Researchers at the Royal Holloway University described the widespread seriousness of a major security flaw used in online banking, credit card data, Facebook accounts, and a majority of workplace computer systems in a Feb. 3, 2013 report.
The Transport Layer Security (TLS) protocol, even TLS 1.2, was found to be sensitive to attack from cybercriminals because of the way the protocol terminates TLS sessions.
Each time a session is terminated a small amount of data was found to be left available to a potential attacker. With enough time and enough sessions a data thief can build up a complete picture of the data being sent and eventually steal the entire data set or part of the data set from a bank, credit card company, or even Facebook.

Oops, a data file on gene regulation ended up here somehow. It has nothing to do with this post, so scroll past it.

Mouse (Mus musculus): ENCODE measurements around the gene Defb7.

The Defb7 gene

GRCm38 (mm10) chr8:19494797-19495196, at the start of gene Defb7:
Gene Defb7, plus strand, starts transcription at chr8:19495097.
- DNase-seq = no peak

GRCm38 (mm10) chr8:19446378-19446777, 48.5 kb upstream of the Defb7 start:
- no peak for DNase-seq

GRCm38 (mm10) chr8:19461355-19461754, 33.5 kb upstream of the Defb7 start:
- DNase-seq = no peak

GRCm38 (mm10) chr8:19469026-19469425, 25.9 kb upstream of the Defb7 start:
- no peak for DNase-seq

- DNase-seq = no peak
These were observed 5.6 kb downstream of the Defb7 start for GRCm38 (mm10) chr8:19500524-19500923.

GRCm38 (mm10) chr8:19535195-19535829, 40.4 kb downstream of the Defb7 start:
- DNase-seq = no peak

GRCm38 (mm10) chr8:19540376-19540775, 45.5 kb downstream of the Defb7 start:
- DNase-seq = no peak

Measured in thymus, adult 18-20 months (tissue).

Professor Kenny Paterson from the Information Security Group at Royal Holloway and Ph.D. student Nadhem Al Fardan are presently working with Google, Oracle and OpenSSL, banks, credit card companies, and other organizations to implement a set of protocols that eliminate the flaws in the present TLS systems.
One can attempt to prevent identity theft by changing passwords frequently, signing out of Facebook, Twitter, or banking sites when not actually using them, turning off automatic site loading programs, and checking your computer regularly with an antivirus program that detects tampering with the TLS protocol.
All these efforts will not help you as an individual user.
Your bank, ISP, credit card company, and Facebook must make the fix.